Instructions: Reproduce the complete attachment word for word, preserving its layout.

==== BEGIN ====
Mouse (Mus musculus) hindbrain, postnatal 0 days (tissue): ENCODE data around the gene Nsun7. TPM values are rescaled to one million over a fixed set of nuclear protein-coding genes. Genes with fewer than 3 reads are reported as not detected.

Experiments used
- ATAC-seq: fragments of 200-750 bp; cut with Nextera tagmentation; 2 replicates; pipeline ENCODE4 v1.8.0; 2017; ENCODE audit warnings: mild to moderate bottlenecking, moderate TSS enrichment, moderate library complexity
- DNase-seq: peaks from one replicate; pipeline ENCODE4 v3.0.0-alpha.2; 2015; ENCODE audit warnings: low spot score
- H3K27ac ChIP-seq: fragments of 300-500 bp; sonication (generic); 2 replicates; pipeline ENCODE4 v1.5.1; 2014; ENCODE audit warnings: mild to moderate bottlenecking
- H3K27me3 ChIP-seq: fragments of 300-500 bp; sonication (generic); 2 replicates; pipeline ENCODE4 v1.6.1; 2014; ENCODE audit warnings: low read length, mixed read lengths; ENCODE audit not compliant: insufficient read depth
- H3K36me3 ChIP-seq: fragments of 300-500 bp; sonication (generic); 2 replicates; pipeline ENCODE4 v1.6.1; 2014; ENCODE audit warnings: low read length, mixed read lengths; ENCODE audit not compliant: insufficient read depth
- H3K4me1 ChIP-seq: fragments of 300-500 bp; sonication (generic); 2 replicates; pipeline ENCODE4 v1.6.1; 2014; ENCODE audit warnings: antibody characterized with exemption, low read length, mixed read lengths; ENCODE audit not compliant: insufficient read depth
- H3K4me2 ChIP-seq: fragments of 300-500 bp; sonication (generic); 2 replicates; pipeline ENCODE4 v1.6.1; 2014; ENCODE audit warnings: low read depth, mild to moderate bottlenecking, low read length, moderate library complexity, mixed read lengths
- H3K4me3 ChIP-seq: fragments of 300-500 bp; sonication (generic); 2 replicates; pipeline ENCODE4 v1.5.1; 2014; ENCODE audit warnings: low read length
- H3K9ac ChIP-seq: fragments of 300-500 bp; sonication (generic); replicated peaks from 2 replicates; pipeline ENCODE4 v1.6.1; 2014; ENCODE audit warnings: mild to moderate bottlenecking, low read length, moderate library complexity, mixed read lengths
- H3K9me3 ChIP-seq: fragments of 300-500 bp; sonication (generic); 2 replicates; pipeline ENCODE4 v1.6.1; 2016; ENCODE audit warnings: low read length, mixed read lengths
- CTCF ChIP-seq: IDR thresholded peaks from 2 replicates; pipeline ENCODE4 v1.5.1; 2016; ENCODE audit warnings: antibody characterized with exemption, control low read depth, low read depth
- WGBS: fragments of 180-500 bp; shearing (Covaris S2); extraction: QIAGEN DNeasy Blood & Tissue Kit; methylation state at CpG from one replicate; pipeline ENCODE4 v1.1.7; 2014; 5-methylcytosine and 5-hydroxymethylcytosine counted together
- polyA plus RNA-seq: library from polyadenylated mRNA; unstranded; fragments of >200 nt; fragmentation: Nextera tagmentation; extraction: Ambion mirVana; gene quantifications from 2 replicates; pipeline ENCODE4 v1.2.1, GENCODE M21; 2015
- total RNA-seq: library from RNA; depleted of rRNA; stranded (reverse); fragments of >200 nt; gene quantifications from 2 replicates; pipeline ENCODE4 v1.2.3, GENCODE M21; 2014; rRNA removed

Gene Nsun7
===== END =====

Mouse (Mus musculus) hindbrain, postnatal 0 days (tissue): ENCODE data around the gene Nsun7. TPM values are rescaled to one million over a fixed set of nuclear protein-coding genes. Genes with fewer than 3 reads are reported as not detected.

Experiments used
- ATAC-seq: fragments of 200-750 bp; cut with Nextera tagmentation; 2 replicates; pipeline ENCODE4 v1.8.0; 2017; ENCODE audit warnings: mild to moderate bottlenecking, moderate TSS enrichment, moderate library complexity
- DNase-seq: peaks from one replicate; pipeline ENCODE4 v3.0.0-alpha.2; 2015; ENCODE audit warnings: low spot score
- H3K27ac ChIP-seq: fragments of 300-500 bp; sonication (generic); 2 replicates; pipeline ENCODE4 v1.5.1; 2014; ENCODE audit warnings: mild to moderate bottlenecking
- H3K27me3 ChIP-seq: fragments of 300-500 bp; sonication (generic); 2 replicates; pipeline ENCODE4 v1.6.1; 2014; ENCODE audit warnings: low read length, mixed read lengths; ENCODE audit not compliant: insufficient read depth
- H3K36me3 ChIP-seq: fragments of 300-500 bp; sonication (generic); 2 replicates; pipeline ENCODE4 v1.6.1; 2014; ENCODE audit warnings: low read length, mixed read lengths; ENCODE audit not compliant: insufficient read depth
- H3K4me1 ChIP-seq: fragments of 300-500 bp; sonication (generic); 2 replicates; pipeline ENCODE4 v1.6.1; 2014; ENCODE audit warnings: antibody characterized with exemption, low read length, mixed read lengths; ENCODE audit not compliant: insufficient read depth
- H3K4me2 ChIP-seq: fragments of 300-500 bp; sonication (generic); 2 replicates; pipeline ENCODE4 v1.6.1; 2014; ENCODE audit warnings: low read depth, mild to moderate bottlenecking, low read length, moderate library complexity, mixed read lengths
- H3K4me3 ChIP-seq: fragments of 300-500 bp; sonication (generic); 2 replicates; pipeline ENCODE4 v1.5.1; 2014; ENCODE audit warnings: low read length
- H3K9ac ChIP-seq: fragments of 300-500 bp; sonication (generic); replicated peaks from 2 replicates; pipeline ENCODE4 v1.6.1; 2014; ENCODE audit warnings: mild to moderate bottlenecking, low read length, moderate library complexity, mixed read lengths
- H3K9me3 ChIP-seq: fragments of 300-500 bp; sonication (generic); 2 replicates; pipeline ENCODE4 v1.6.1; 2016; ENCODE audit warnings: low read length, mixed read lengths
- CTCF ChIP-seq: IDR thresholded peaks from 2 replicates; pipeline ENCODE4 v1.5.1; 2016; ENCODE audit warnings: antibody characterized with exemption, control low read depth, low read depth
- WGBS: fragments of 180-500 bp; shearing (Covaris S2); extraction: QIAGEN DNeasy Blood & Tissue Kit; methylation state at CpG from one replicate; pipeline ENCODE4 v1.1.7; 2014; 5-methylcytosine and 5-hydroxymethylcytosine counted together
- polyA plus RNA-seq: library from polyadenylated mRNA; unstranded; fragments of >200 nt; fragmentation: Nextera tagmentation; extraction: Ambion mirVana; gene quantifications from 2 replicates; pipeline ENCODE4 v1.2.1, GENCODE M21; 2015
- total RNA-seq: library from RNA; depleted of rRNA; stranded (reverse); fragments of >200 nt; gene quantifications from 2 replicates; pipeline ENCODE4 v1.2.3, GENCODE M21; 2014; rRNA removed

Gene Nsun7